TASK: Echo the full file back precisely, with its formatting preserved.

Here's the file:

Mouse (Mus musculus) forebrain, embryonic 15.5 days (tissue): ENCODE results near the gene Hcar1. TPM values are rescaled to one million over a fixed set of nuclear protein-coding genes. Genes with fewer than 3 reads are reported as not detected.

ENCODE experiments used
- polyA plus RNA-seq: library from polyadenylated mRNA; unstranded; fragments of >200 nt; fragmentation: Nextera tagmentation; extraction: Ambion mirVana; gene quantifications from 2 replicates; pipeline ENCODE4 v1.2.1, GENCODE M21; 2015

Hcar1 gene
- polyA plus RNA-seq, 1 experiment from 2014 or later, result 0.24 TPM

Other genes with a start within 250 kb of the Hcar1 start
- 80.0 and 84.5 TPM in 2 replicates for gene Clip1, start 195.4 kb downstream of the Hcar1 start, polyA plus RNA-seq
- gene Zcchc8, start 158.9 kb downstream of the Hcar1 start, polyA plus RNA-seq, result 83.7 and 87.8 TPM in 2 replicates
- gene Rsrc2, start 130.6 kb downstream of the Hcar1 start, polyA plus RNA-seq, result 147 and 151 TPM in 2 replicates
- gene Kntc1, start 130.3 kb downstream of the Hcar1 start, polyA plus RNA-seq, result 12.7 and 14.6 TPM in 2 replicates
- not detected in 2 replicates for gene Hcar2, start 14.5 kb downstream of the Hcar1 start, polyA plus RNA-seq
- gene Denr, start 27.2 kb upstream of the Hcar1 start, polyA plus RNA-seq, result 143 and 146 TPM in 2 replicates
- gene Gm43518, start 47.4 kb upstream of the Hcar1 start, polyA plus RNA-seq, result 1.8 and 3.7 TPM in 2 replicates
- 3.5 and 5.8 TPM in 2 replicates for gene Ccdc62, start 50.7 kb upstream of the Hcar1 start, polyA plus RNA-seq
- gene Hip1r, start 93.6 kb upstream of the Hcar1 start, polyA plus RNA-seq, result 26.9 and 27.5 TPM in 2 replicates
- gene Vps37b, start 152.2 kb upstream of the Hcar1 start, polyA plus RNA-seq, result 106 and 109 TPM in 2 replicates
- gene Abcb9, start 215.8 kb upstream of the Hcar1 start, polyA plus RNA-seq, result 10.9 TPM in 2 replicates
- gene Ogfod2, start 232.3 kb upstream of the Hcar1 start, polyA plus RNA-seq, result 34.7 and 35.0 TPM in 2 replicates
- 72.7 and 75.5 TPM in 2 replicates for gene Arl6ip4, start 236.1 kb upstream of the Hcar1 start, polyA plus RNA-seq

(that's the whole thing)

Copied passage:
Mouse (Mus musculus) forebrain, embryonic 15.5 days (tissue): ENCODE results near the gene Hcar1. TPM values are rescaled to one million over a fixed set of nuclear protein-coding genes. Genes with fewer than 3 reads are reported as not detected.

ENCODE experiments used
- polyA plus RNA-seq: library from polyadenylated mRNA; unstranded; fragments of >200 nt; fragmentation: Nextera tagmentation; extraction: Ambion mirVana; gene quantifications from 2 replicates; pipeline ENCODE4 v1.2.1, GENCODE M21; 2015

Hcar1 gene
- polyA plus RNA-seq, 1 experiment from 2014 or later, result 0.24 TPM

Other genes with a start within 250 kb of the Hcar1 start
- 80.0 and 84.5 TPM in 2 replicates for gene Clip1, start 195.4 kb downstream of the Hcar1 start, polyA plus RNA-seq
- gene Zcchc8, start 158.9 kb downstream of the Hcar1 start, polyA plus RNA-seq, result 83.7 and 87.8 TPM in 2 replicates
- gene Rsrc2, start 130.6 kb downstream of the Hcar1 start, polyA plus RNA-seq, result 147 and 151 TPM in 2 replicates
- gene Kntc1, start 130.3 kb downstream of the Hcar1 start, polyA plus RNA-seq, result 12.7 and 14.6 TPM in 2 replicates
- not detected in 2 replicates for gene Hcar2, start 14.5 kb downstream of the Hcar1 start, polyA plus RNA-seq
- gene Denr, start 27.2 kb upstream of the Hcar1 start, polyA plus RNA-seq, result 143 and 146 TPM in 2 replicates
- gene Gm43518, start 47.4 kb upstream of the Hcar1 start, polyA plus RNA-seq, result 1.8 and 3.7 TPM in 2 replicates
- 3.5 and 5.8 TPM in 2 replicates for gene Ccdc62, start 50.7 kb upstream of the Hcar1 start, polyA plus RNA-seq
- gene Hip1r, start 93.6 kb upstream of the Hcar1 start, polyA plus RNA-seq, result 26.9 and 27.5 TPM in 2 replicates
- gene Vps37b, start 152.2 kb upstream of the Hcar1 start, polyA plus RNA-seq, result 106 and 109 TPM in 2 replicates
- gene Abcb9, start 215.8 kb upstream of the Hcar1 start, polyA plus RNA-seq, result 10.9 TPM in 2 replicates
- gene Ogfod2, start 232.3 kb upstream of the Hcar1 start, polyA plus RNA-seq, result 34.7 and 35.0 TPM in 2 replicates
- 72.7 and 75.5 TPM in 2 replicates for gene Arl6ip4, start 236.1 kb upstream of the Hcar1 start, polyA plus RNA-seq